Despite the interesting storyline, the first half of the book was very slow for me and I did wonder whether I could carry on reading and enjoying this book. It was difficult to follow initially due to the abrupt switches between the past and the present. After 60% of the way through, the story did pick up momentum. Whilst reading, I found this odd and could not believe that it took over half of the book for the action to set in! However, once I finished the book, I realised that the abrupt switches were an indication of her thought patterns. The slow, delayed and fluctuating start of the book for me is a symbolism of her current monotonous life where she is forced to be silent and alone. Little stimulation, painful and uncomfortable, leading to her jumping back and forth from the present to her life before she was forced to be a Handmaid. Near the end of the book, Offred apologises for the fragmented approach to the diary-like story which solidified this idea in my mind.
Any concerns I had about this book disappeared by the end of my read. I appreciate why the author chose this method to convey the struggles of being a Handmaid.
Psychological Relevance to Society
This whole book is very relevant to Psychology and our society. Although it was written in 1985, there are so many elements in it that are still applicable today. As I stated above, Atwood has reiterated time and time again that the book is based on real events that have already happened all over the world. I want to touch upon two areas that relate this book to our current world: the role of women in society and how sexism impacts every aspect of life.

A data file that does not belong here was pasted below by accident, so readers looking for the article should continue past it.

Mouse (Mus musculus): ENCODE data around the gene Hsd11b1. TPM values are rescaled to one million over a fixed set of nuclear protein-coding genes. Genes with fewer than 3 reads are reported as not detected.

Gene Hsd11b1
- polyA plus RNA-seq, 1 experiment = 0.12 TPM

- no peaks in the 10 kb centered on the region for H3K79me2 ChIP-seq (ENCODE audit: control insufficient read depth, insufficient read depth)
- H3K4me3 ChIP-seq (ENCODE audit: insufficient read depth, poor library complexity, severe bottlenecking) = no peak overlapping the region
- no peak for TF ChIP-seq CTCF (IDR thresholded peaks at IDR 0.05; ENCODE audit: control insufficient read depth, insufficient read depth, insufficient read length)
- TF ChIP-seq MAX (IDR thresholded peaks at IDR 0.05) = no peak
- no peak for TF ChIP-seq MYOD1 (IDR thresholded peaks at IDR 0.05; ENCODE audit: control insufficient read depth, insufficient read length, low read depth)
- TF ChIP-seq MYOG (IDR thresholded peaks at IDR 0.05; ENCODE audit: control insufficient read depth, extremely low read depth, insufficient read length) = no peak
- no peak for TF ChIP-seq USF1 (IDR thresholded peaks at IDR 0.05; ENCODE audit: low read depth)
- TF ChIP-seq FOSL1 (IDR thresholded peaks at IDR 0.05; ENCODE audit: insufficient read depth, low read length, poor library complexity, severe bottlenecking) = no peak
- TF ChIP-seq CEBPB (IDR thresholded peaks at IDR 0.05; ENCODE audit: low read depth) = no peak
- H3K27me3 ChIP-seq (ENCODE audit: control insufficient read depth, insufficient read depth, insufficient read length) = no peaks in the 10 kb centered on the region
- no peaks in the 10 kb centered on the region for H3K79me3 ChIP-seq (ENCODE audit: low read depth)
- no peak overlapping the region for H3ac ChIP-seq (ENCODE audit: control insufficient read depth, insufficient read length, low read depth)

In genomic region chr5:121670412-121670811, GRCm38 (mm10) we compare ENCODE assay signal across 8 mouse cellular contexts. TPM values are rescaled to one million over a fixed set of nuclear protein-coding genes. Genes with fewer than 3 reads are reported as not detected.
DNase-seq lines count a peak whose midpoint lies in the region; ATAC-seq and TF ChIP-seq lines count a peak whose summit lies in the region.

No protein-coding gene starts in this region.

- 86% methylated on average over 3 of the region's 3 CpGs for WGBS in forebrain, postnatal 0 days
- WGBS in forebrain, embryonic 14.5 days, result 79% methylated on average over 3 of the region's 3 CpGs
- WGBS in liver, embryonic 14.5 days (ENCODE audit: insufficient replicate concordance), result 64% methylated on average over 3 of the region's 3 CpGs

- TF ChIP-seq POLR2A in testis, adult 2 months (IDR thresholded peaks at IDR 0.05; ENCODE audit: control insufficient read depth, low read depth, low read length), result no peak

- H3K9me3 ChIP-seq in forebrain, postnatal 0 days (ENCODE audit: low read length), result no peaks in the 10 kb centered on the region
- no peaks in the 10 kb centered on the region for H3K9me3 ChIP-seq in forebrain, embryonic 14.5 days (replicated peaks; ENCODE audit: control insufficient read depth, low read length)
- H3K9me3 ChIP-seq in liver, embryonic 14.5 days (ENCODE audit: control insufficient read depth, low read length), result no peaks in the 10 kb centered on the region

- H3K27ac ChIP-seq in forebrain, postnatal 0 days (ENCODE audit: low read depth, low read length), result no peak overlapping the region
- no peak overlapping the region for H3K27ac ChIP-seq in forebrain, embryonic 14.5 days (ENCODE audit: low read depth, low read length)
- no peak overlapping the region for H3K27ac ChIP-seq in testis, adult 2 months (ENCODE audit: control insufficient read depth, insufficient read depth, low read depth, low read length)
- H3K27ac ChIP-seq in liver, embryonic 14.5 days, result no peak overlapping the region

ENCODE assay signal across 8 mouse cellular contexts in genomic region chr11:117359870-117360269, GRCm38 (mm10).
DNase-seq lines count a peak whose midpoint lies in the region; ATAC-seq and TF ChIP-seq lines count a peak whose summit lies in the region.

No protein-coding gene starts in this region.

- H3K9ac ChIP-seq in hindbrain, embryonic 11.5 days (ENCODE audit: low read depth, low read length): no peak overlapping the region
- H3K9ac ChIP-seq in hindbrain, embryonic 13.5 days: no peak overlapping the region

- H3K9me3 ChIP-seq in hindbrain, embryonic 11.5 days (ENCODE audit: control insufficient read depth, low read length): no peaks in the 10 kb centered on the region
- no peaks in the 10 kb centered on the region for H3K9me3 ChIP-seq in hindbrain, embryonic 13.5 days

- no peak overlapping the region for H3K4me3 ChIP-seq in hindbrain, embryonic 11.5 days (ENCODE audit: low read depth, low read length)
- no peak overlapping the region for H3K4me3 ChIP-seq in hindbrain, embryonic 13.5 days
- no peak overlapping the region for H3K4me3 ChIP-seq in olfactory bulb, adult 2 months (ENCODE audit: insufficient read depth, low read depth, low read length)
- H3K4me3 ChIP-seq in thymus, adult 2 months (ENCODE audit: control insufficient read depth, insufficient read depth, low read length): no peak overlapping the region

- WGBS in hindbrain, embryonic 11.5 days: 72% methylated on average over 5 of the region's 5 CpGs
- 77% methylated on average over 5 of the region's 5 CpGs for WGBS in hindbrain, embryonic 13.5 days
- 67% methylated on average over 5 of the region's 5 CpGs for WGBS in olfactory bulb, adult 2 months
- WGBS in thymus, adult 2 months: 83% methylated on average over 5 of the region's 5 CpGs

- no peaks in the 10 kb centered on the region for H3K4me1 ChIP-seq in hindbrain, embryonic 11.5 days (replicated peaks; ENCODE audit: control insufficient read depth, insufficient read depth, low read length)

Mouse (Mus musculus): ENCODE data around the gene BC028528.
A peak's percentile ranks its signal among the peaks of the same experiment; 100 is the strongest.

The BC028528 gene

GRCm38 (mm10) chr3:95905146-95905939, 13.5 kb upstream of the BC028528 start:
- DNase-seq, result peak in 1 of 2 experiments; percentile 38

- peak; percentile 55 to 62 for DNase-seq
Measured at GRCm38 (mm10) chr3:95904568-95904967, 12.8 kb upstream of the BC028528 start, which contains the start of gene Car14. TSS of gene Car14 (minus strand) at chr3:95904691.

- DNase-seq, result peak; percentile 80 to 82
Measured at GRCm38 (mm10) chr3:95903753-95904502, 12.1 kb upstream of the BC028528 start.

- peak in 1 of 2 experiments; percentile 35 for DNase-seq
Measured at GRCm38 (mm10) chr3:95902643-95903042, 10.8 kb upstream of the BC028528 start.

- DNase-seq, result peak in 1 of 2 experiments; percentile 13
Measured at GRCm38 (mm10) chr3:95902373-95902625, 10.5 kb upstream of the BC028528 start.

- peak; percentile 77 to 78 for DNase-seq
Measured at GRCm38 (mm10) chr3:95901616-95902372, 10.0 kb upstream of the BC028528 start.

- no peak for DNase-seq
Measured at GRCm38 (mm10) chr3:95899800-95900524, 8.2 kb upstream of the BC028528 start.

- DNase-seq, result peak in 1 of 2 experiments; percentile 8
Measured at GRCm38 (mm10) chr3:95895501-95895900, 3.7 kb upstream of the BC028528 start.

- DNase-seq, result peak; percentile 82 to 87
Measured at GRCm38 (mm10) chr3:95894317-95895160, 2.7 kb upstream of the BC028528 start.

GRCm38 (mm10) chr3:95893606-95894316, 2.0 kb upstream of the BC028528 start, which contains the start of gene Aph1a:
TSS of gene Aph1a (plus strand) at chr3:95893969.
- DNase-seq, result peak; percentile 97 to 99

Atwood poses the question: “If you wanted to shove women back into the home and deprive them of their freedom, how would you do that? Simply by reversing the progress they have made over the years, revoking their rights to jobs, property, finances, autonomy and knowledge.” In our digital world where we can buy and do so many things using a few credit card details, establishing the corrupt society described by Atwood appears easier than ever. Imagine. Credit card access is suddenly halted for women. They cannot access a mobile network. Nor can they access any pleasurable activities. This would most likely impact the levels of authority and autonomy women feel in life, even to make the simplest decisions such as buying a morning coffee.
There only needs to be a small number of people in authority who want to revert society back to its oppressed state for the public to conform and obey! Although people may know that this oppressed state is wrong, they are unlikely to be the first person to speak up with the fear of being reprimanded (physically or socially). This reminded me of Milgram’s Obedience Study. You can watch the video below to get an overview of the study conducted in the 1960s.
Milgram found that the majority of the participants administered dangerous electric shocks to another individual when pressured to by authority. Many justified their administration of the shocks by stating that they were following orders from authority. This study conveys that authority is a very powerful tool in changing the behaviours of everyday people! Those who obeyed authority within Gilead were able to justify their extreme actions of having Handmaids as their goal was to increase the population.